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Lives of the Saints: From Mary and Francis of Assisi to John XXIII and Mother Teresa Hardcover – June 19, 2001

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Editorial Reviews

Amazon.com Review

Lives of the Saints is a go-get-it-now book, an I've-been-waiting-for-this book, a thank-God-it's-on-good-paper-cause-I'll-still-be-reading-this-10-years-from-now book. Believers are drawn to saints because their witness and their teachings are inseparable: saints are the ones who lived what they believed. And we hope that, by learning about saints and meditating upon them, our own beliefs and actions will become more integrated. Author Richard McBrien, a professor of theology at the University of Notre Dame and author of the equally indispensable Lives of the Popes, is particularly interested in the relationship between the lives of individual saints and the life of the Church. In his preface to Lives of the Saints, and in its excellent essays about the history of sainthood, veneration, and the process of canonization, he repeatedly asks: "What do the saints tell us, individually and collectively, not only about the character of Christian discipleship, but about the meaning of human existence itself? And what does the action of the Church in proclaiming or canonizing various types of Christians as saints disclose about the fundamental religious values of the Church itself?" Lives of the Saints also includes biographical sketches organized by feast day (January 1 is Mary, Mother of God; December 31 is Pope Sylvester I). The book's clear structure and simple style ensure that it will serve many readers' needs: it may be used as a reference or as a devotional, or it may be read straight through. In any case, it will help Christians (or any interested reader) address what McBrien calls "the question of sanctity," a question that lies at the heart of all of our lives: "In what does a human life fully consist?" he asks. "What does it mean not only to be 'good,' but to be 'really good,' even outstandingly so?" --Michael Joseph Gross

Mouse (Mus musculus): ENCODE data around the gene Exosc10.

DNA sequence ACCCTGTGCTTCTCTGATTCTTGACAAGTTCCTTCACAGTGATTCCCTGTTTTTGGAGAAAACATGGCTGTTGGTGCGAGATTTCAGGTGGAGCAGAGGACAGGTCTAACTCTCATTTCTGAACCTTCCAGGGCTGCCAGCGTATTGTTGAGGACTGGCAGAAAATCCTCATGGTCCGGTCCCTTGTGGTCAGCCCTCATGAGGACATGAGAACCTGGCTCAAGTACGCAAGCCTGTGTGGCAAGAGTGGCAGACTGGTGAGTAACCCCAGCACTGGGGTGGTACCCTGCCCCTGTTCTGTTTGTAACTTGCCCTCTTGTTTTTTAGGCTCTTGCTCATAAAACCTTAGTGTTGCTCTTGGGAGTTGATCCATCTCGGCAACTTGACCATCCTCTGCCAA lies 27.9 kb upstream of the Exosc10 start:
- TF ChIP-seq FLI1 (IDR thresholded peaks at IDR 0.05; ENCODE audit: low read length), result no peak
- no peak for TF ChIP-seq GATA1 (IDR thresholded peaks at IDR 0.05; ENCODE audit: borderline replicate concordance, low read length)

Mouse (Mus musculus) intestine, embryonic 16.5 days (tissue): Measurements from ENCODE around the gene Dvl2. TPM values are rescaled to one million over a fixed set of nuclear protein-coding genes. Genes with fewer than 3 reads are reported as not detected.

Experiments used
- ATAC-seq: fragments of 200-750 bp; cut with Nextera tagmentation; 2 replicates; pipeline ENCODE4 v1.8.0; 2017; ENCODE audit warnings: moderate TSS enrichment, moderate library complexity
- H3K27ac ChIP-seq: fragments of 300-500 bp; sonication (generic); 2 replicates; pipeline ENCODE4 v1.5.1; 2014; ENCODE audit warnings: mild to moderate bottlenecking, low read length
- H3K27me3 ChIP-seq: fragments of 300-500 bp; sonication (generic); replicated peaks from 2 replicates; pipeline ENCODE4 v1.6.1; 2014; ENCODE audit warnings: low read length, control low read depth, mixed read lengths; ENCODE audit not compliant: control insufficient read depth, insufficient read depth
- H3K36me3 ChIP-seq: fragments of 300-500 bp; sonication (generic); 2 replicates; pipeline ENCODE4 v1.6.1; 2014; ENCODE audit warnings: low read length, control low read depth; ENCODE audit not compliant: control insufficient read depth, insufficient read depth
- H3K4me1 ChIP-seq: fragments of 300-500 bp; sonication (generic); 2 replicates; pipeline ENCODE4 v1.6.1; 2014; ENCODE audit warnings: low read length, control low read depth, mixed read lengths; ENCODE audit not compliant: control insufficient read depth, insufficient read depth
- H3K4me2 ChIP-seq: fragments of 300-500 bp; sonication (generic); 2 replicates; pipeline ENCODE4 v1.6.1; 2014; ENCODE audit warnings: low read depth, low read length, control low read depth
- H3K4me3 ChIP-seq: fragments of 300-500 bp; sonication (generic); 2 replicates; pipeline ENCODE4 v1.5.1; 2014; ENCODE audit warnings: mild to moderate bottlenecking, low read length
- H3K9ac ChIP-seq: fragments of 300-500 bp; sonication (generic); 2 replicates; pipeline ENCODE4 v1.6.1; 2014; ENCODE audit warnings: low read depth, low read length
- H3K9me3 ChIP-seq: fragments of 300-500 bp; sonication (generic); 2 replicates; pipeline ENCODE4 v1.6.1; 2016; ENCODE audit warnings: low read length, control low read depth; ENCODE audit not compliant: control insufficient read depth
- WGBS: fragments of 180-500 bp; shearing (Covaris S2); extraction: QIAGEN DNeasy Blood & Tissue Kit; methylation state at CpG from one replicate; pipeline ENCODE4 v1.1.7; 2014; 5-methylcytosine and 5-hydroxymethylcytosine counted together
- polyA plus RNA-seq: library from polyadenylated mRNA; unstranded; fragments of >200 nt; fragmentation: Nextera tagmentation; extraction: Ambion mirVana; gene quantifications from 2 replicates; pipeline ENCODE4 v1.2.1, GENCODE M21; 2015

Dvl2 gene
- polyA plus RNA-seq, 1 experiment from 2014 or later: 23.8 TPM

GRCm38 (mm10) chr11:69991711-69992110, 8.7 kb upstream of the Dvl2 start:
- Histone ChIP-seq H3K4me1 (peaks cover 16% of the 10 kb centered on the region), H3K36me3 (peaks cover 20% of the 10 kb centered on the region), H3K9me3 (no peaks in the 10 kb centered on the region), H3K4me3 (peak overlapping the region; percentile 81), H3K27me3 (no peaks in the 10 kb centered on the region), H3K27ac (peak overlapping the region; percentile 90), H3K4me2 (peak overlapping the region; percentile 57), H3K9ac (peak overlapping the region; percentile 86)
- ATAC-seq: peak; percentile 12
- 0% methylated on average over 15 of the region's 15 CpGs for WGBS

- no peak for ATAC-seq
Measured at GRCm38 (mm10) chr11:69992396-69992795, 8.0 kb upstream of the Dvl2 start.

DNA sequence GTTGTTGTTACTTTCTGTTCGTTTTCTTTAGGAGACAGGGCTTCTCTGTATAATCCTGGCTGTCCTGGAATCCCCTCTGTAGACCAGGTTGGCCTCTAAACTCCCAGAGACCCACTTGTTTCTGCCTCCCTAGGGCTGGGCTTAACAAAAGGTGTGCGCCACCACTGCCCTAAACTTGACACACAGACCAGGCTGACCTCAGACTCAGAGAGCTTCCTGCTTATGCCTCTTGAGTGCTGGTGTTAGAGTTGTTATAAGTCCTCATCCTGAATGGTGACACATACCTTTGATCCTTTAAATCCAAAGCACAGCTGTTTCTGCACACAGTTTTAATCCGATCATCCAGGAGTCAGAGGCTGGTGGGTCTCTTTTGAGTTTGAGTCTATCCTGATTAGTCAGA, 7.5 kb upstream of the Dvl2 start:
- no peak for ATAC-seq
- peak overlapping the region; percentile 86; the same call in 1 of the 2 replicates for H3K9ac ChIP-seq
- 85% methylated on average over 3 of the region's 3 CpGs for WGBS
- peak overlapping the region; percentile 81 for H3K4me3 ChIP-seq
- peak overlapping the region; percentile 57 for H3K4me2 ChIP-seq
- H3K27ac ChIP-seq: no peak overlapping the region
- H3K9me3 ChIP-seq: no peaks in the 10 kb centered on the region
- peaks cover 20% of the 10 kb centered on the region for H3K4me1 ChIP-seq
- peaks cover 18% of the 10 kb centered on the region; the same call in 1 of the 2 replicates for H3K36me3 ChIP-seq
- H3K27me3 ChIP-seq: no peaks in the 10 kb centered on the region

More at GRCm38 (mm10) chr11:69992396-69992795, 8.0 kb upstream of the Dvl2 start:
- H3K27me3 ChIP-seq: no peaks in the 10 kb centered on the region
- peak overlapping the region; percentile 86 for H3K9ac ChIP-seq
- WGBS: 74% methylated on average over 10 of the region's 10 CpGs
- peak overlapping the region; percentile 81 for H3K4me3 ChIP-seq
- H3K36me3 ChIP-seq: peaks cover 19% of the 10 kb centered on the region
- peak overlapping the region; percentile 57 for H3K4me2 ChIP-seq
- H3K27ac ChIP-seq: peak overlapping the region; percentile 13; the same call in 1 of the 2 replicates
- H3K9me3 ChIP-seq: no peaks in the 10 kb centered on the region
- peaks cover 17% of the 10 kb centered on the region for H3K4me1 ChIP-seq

From Publishers Weekly